The innovation was awarded the “green” Environmental Impact Measuring score and could even come out as cheaper than regular denim in that it avoids costs related to chemicals and water disposal. However, Paolo Biondaro, the group’s international sales manager, said they “need to assess the consistency of these products, in terms of market reception and ability to sustain production capacity” before rolling them out more broadly.

Innovation was paramount to Chinese-Vietnamese mill Prosperity Textile, which experimented with a vast array of green blends to manufacture “denim in a better way,” as its sales and marketing director for Europe Constantin Vratsidas put it.

For example, bio-based polyester was core to the company’s Galactic collection, which offers elasticity and recovery features while being compostable in specific environments.

The mill also sealed a partnership with Swedish company Sodra, which provided rayon made of wood pulp and 20 percent recycled textiles, blended by the Chinese denim mill with recycled and raw cotton, for its vintage-looking Once More denim.

The addition of CiClo — an additive technology applied to man-made fibers to achieve a certain level of degradability — to the ingredients mix resulted in the Leave No Trace lineup.

The scene at the Denim Première Vision trade show for spring 2023 in Milan. - Credit: Nicola Cordi/Courtesy of Denim Première Vision
The scene at the Denim Première Vision trade show for spring 2023 in Milan. - Credit: Nicola Cordi/Courtesy of Denim Première Vision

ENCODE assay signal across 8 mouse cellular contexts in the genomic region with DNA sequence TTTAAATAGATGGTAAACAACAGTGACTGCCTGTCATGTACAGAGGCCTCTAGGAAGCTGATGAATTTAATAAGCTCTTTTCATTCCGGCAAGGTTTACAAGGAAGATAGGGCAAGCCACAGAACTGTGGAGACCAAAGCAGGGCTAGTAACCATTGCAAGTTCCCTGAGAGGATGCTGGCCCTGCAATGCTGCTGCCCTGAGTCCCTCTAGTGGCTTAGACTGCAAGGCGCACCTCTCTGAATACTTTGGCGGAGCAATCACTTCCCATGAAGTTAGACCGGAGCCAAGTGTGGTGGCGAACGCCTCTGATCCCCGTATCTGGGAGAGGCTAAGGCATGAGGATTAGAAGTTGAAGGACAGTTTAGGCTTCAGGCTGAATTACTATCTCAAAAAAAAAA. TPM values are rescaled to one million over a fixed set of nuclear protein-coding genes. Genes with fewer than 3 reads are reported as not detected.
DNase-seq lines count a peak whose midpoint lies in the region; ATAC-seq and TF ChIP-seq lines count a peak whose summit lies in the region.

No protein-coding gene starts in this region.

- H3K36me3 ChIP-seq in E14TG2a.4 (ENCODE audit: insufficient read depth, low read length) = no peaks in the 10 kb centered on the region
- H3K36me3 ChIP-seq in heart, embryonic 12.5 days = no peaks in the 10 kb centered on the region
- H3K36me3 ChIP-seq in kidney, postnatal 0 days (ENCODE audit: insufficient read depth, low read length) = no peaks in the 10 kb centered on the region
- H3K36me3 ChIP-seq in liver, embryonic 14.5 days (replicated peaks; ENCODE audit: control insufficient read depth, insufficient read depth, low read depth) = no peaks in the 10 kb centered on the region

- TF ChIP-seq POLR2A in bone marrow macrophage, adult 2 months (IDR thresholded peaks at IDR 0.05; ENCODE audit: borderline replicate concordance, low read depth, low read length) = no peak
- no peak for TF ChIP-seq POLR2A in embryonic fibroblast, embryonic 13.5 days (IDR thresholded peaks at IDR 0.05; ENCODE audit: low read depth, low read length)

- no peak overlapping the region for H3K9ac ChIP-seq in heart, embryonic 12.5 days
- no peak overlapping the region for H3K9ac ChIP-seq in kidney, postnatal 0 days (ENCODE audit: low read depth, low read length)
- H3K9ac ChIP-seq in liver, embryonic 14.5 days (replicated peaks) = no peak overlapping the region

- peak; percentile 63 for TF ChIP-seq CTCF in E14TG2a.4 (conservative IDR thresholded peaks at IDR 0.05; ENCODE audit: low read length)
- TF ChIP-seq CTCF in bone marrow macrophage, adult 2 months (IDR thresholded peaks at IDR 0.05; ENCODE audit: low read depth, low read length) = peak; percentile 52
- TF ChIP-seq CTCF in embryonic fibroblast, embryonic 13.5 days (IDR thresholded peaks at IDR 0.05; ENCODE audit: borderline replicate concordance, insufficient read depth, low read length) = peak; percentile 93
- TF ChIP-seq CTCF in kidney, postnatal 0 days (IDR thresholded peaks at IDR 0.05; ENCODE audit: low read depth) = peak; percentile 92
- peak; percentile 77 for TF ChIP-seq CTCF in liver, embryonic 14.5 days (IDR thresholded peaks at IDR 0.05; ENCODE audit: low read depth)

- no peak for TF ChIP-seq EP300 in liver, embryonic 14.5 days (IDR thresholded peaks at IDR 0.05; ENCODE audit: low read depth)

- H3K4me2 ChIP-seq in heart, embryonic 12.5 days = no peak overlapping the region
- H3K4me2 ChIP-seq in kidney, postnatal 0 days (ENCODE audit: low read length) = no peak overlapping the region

Nicola Cordi/Courtesy of Denim Première Vision

Recycled fibers including pre- and post-consumer cotton were key ingredients of Turkish mill Calik’s new Re-J collection. The company also tapped into the pent-up demand for hemp blends, debuting fabrics that contain up to 20 percent of the natural ingredient. The latter was also used by Prosperity, blended with recycled and raw cotton.

Amid a sea of indigo blues, PG Denim’s booth stood out with its bold and elaborate offering featuring saturated colors, flocking and 3D effects, as well as digital prints and metallic finishes.

“Denim will never go out of fashion, but we have to reinvent it because it looks the same regardless of the brand you buy it from, leaving retailers unable to choose,” founder Paolo Gnutti said.

Acknowledging that brands have shifted their merchandise attention to tops and footwear, he employed denim for sweaters and tops, in addition to jeans, further developing its eco-friendly dyeing technique designed to reduce the amount of chemicals employed in the sulphur-based process by 40 percent, all the while reducing water consumption by 50 percent and carbon dioxide emissions by 60 percent.

The “Green Denim” line was further enriched with GRS-certified textiles, which contain 60 percent of pre- and post-consumer cotton canvases, as opposed to the average 35 percent recycled components found elsewhere in partially recycled denim.

A pair of jeans crafted from PG Denim’s “Green Denim” range. - Credit: Courtesy of PG Denim
A pair of jeans crafted from PG Denim’s “Green Denim” range. - Credit: Courtesy of PG Denim

Courtesy of PG Denim

Gnutti has carved out a niche of high-end clients — based in France, Italy and the U.S. — interested in premium denim, and he’s sticking to the formula, knowing that he won’t enter the high-volumes mass market.

“If my target was fast fashion, I’d be unable to cope with increasing price competition from the Far East and Turkey, and I’m not committed to tap into that segment,” he said, noting the company is growing at a consistent double-digit pace year-over-year.

His offering has a sustainable bent, with cotton adhering to the GOTs and GRS standards and he sees the education of consumers as the real hindrance, in that brands are far from an honest and transparent communication.

The upcoming edition of Denim Première Vision is slated for May 17 and 18 in Berlin.

Adami Dalla Val didn’t rule out returning to Milan in the future as he sees the city as the hotbed for the “modern denim industry,” and potentially the European capital for the sector.